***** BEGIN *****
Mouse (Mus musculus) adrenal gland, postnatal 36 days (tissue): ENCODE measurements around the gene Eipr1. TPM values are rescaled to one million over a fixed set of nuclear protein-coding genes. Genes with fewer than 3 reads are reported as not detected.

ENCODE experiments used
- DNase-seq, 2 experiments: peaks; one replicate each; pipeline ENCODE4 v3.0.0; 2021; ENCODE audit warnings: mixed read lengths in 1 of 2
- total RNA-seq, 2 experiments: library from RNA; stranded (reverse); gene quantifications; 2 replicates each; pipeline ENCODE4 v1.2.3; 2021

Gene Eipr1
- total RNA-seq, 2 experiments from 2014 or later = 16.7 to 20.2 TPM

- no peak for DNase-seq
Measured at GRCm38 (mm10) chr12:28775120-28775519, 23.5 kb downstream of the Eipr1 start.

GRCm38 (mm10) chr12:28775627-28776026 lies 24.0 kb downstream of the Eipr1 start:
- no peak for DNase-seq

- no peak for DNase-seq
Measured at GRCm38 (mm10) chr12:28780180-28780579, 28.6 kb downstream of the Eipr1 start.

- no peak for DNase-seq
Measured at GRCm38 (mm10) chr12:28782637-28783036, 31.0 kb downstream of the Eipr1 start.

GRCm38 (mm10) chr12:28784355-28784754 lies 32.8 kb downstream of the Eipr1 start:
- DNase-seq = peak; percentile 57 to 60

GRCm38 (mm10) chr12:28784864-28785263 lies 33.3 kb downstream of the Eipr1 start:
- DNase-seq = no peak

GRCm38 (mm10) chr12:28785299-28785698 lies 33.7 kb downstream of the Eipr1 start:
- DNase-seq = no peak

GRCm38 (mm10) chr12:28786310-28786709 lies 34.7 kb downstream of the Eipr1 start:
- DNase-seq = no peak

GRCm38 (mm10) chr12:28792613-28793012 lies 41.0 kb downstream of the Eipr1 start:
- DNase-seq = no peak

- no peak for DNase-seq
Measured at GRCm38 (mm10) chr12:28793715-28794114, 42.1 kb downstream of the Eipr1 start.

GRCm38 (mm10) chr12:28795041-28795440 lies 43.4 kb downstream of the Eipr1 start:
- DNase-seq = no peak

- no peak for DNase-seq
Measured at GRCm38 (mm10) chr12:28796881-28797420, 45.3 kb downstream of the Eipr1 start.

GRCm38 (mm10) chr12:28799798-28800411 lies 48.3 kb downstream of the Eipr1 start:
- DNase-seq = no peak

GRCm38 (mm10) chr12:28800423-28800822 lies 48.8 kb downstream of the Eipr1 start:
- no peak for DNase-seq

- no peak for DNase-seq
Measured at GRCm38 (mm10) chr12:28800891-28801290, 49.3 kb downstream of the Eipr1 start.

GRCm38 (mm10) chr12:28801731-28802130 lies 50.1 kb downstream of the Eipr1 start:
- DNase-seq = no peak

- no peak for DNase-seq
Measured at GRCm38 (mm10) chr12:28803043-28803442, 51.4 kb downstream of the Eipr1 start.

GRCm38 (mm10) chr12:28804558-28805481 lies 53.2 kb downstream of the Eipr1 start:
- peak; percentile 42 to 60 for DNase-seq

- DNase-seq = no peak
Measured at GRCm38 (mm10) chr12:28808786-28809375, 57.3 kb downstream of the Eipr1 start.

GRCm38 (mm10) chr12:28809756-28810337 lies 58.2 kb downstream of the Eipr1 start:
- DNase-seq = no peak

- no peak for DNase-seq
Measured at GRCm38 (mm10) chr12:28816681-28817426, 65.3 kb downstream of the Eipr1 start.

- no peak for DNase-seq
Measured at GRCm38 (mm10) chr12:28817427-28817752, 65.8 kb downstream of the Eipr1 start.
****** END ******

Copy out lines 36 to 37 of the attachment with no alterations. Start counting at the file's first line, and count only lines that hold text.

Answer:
Measured at GRCm38 (mm10) chr12:28800891-28801290, 49.3 kb downstream of the Eipr1 start.

GRCm38 (mm10) chr12:28801731-28802130 lies 50.1 kb downstream of the Eipr1 start: